Theriaque told the planning commissioners that the owners had bought the property with the belief that it would be commercial. The proposed change, he explained, is to ensure that in the event of a fire, hurricane, etc., the owners do not lose their life savings.

Glidewell motioned for approval of the proposed change, and his motion was approved with all aye votes.

Ocean Estates Small Scale Amendment

The Ocean Estates Small Scale Amendment received a favorable vote, as well, despite opposition.

Requested by Joe Bruner, the amendment called for a land use classification change from Residential Preservation to Low Density Residential on 8.29 undeveloped acres on the east side of Thompson Road, three-quarters mile south of U.S. 98 in Santa Rosa Beach.

According to property history provided as part of the staff report, the property is an out parcel of the Country Club subdivision established in May 1990.

The staff report referenced a September 2016 compatibility report by McNeil Carroll Engineering which was provided and had concluded: “Land uses adjunct to this parcel are Neighborhood Infill and Residential Preservation. The requested change from Residential Preservation to Low Density Residential is consistent and will contain less density than most of the developed parcels within the neighborhood.”

“Residential Preservation is not appropriate for such a large piece of property,” Melissa Ward, a planner representing the applicant, maintained. She told the planning commissioners that a density of four units per acre would be appropriate for the property with water and sewer currently available—and that four units per acre was “all we’re asking for now.”

Representing homeowners in neighboring Country Club Villas, attorney David Pleat said the homeowners understand that the property will be developed and would not object to it being developed in “consistency” with the neighborhood, which he indicated would be as 14 half-acre lots rather as than 35 lots. He suggested that the board members grant approval conditioned on restricting development to the half-acre lots.

Gary Shipman, an attorney representing the applicant, pointed out that no development order or plan approval was being sought at the time, just the proposed land use change to Low Density Residential, “the lowest classification that fits.”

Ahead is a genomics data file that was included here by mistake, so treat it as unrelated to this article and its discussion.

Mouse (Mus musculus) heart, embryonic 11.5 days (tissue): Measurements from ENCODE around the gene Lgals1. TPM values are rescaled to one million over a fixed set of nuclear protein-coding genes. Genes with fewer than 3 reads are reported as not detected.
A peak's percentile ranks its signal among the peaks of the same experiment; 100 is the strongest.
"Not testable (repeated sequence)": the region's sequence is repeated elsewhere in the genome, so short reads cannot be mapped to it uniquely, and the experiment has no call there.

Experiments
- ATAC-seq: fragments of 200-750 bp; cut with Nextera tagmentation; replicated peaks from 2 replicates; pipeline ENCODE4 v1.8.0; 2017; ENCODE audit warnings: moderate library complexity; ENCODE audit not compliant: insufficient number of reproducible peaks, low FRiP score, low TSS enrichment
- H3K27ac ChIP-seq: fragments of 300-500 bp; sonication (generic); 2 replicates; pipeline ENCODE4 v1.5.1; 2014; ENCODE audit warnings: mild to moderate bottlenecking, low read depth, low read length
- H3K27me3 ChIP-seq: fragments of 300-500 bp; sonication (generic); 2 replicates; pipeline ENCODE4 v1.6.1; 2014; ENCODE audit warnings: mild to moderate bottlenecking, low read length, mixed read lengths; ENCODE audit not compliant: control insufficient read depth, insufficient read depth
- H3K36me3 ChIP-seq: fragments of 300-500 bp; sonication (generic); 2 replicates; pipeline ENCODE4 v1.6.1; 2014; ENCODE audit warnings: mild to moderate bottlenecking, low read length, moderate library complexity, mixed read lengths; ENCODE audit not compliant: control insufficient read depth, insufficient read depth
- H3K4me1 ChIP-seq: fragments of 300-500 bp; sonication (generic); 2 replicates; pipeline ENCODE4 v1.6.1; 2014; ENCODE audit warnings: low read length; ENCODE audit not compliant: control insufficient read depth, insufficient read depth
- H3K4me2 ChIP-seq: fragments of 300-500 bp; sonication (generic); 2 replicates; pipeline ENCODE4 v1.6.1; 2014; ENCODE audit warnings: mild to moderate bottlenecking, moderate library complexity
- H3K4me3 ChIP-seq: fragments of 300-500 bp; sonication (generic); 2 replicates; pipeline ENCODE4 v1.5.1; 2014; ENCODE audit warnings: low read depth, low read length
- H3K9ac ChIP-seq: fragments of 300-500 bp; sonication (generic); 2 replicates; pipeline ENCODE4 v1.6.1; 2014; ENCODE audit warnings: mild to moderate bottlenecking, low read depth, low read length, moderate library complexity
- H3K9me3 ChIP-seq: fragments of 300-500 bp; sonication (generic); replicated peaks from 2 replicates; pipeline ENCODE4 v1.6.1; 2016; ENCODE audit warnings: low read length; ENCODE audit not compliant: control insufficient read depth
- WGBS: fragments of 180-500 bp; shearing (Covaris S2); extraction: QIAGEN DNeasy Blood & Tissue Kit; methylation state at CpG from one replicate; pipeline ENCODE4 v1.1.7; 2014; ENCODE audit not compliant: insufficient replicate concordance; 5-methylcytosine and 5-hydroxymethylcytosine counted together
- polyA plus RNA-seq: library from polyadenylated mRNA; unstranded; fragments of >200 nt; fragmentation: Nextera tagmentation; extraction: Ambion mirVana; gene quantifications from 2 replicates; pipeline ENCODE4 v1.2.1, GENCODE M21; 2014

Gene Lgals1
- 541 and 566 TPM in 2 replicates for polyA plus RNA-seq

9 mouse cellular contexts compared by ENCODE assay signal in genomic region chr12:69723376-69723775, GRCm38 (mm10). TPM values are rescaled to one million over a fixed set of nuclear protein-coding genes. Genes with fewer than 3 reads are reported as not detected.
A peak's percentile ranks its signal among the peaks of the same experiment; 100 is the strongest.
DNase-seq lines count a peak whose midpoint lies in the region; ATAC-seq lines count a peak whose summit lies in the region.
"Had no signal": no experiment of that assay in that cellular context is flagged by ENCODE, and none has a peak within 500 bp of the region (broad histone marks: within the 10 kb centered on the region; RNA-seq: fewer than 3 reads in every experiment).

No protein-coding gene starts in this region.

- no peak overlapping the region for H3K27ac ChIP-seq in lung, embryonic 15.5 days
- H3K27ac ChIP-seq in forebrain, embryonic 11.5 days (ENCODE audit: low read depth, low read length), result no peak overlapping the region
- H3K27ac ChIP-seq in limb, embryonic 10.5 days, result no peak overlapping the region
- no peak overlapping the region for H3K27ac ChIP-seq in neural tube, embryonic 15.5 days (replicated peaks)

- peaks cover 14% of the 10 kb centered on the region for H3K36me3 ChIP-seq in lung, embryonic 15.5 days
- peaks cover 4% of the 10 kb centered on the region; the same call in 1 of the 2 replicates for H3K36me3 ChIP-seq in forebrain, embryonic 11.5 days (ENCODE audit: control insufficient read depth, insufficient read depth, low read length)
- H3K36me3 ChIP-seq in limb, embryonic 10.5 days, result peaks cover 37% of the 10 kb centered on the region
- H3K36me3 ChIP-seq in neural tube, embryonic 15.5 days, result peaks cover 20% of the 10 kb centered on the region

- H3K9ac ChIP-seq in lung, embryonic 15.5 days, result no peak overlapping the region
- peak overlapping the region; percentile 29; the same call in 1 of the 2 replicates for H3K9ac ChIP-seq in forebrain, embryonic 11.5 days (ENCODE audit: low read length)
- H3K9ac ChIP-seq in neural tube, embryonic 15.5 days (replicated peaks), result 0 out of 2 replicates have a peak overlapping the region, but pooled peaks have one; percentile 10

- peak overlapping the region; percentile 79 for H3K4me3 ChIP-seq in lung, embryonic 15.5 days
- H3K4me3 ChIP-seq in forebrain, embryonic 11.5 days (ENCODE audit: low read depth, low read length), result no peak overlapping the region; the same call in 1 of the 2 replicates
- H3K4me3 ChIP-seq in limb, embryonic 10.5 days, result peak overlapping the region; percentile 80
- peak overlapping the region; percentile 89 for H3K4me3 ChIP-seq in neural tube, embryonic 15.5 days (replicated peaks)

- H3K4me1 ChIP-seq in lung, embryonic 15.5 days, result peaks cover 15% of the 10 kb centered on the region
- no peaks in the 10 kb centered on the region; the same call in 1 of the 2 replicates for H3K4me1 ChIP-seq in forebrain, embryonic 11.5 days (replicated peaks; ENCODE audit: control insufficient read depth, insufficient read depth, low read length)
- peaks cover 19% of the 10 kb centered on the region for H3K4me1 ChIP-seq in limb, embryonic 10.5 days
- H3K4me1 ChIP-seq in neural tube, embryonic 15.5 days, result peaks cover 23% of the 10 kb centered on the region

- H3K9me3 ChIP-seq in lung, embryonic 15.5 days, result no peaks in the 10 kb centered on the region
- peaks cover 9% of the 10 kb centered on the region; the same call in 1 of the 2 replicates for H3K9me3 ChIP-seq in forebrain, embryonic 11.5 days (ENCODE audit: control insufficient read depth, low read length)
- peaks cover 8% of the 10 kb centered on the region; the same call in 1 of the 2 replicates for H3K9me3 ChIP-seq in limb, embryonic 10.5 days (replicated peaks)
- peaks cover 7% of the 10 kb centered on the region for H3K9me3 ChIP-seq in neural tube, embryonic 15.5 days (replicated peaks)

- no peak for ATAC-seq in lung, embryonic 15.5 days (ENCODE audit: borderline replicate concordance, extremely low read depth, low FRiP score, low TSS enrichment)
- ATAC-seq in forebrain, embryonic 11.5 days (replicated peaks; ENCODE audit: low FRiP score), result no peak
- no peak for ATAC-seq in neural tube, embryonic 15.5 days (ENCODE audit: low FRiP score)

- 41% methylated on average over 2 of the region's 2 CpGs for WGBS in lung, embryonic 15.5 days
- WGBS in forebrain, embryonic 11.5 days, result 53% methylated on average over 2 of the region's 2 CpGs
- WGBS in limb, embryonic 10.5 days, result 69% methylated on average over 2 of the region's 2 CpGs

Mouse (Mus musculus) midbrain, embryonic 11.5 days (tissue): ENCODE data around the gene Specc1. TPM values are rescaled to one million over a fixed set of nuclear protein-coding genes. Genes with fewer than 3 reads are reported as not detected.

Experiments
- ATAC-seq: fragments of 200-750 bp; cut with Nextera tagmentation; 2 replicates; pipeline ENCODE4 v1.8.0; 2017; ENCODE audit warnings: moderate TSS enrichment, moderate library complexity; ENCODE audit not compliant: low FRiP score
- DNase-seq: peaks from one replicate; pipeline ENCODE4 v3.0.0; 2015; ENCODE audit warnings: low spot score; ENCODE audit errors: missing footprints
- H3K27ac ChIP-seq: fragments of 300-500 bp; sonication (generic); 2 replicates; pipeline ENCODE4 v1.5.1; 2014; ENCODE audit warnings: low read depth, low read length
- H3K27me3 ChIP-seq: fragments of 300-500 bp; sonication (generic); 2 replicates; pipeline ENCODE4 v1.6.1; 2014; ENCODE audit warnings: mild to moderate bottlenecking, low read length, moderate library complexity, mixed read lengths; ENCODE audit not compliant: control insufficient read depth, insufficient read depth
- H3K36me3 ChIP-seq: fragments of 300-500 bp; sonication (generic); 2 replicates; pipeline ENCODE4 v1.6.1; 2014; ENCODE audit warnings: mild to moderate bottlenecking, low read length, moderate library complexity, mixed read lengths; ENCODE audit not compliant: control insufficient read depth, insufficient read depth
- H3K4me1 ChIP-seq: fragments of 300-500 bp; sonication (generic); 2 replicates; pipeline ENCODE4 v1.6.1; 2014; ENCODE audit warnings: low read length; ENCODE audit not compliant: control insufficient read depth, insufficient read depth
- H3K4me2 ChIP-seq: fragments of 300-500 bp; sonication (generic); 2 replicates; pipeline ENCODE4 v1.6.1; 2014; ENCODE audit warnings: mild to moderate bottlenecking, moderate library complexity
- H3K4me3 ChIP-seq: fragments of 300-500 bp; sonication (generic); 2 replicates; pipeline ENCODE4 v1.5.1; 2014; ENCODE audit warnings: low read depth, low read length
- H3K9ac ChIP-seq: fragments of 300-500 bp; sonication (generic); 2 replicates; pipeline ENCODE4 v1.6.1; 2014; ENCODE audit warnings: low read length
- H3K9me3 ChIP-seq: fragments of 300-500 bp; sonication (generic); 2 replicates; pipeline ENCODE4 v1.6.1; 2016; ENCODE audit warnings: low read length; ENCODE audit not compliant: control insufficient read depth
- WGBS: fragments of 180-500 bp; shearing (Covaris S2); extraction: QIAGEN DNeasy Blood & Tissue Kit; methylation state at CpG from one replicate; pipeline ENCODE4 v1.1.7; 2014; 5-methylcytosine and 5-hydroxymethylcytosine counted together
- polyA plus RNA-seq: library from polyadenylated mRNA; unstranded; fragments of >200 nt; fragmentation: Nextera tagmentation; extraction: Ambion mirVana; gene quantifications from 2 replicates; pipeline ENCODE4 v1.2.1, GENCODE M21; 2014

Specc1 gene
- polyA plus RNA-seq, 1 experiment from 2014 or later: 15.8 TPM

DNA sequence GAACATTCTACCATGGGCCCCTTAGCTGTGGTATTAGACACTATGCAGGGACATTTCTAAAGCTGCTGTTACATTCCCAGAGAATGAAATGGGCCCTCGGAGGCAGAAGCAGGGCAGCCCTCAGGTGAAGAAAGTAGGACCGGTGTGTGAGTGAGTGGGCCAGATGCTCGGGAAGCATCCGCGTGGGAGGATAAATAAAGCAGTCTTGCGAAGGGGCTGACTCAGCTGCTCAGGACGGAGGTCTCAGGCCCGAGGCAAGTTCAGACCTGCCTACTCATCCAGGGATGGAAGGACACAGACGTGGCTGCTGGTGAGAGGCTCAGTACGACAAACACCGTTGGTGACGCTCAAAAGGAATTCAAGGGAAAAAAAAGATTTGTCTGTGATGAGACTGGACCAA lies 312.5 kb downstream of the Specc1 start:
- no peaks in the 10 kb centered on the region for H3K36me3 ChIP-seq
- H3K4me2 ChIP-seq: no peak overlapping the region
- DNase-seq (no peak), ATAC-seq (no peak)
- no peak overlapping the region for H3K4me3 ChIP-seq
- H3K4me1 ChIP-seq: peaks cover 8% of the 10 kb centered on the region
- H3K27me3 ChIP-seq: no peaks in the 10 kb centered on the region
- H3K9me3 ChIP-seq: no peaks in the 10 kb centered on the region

Carpenter commented that staff were in agreement that the current classification of Residential Preservation, which would limit the property to three single-family homes, was not the appropriate classification.

Glidewell moved for approval of the land use change conditioned on the restriction to half-acre lots. However, his motion was not seconded, and Carpenter maintained that the condition would not be appropriate for the current request.

Babcock then moved for approval of the request as presented. The motion was seconded.

Glidewell warned that approval without the half-acre lot condition would be “opening the barn door” to development that would be incompatible with neighboring residents’ property.

With the vote taken, Babcock’s motion was approved with all ayes, save one dissenting vote by Glidewell.

Other approvals, continued items

Other requests approved at the July 13 meeting included the following: Beachwood Estates, a subdivision of 22 residential lots on 3.37 acres at the west end of Rachel Road, west of Sugar Drive and south of U.S. 98 in Santa Rosa Beach; Gulf Atlantic Electric Warehouse, a 14,200-square-foot warehouse to be constructed on Lot 10 of the South Walton Commerce Park north of U.S. 98 in southeastern Walton County; Lot 16 South Walton Commerce Park, a 7,900-square-foot warehouse/vodka distillery to be constructed within the same business park; and the Old Florida Village Phase II Planned Unit Development (PUD) Amendment, consisting of a reduction in commercial intensity and increase in residential density of the second phase of the PUD, providing for construction of 45 multifamily units on 3.40 acres on the north side of CR-30A and east of Brentwood Lane in Santa Rosa Beach.

Items continued items to the Aug. 10 planning commission meeting included Piper’s Place, the Sand Dollar Court Subdivision, Indian Woman Subdivision, and Santa Rosa Beach Cow.

Planning commission decisions on land use and amendment requests are presented as recommendations to the BCC, which bears responsibility for final determinations on these items in public session.

Special meeting scheduled

In other action, the board members approved holding a special planning commission meeting for review of Future Land Use Element and Intergovernmental Coordination Element work-in-progress drafts by county planning staff. The meeting is scheduled for 5 p.m. on Aug. 21 at the Walton County Courthouse in DeFuniak Springs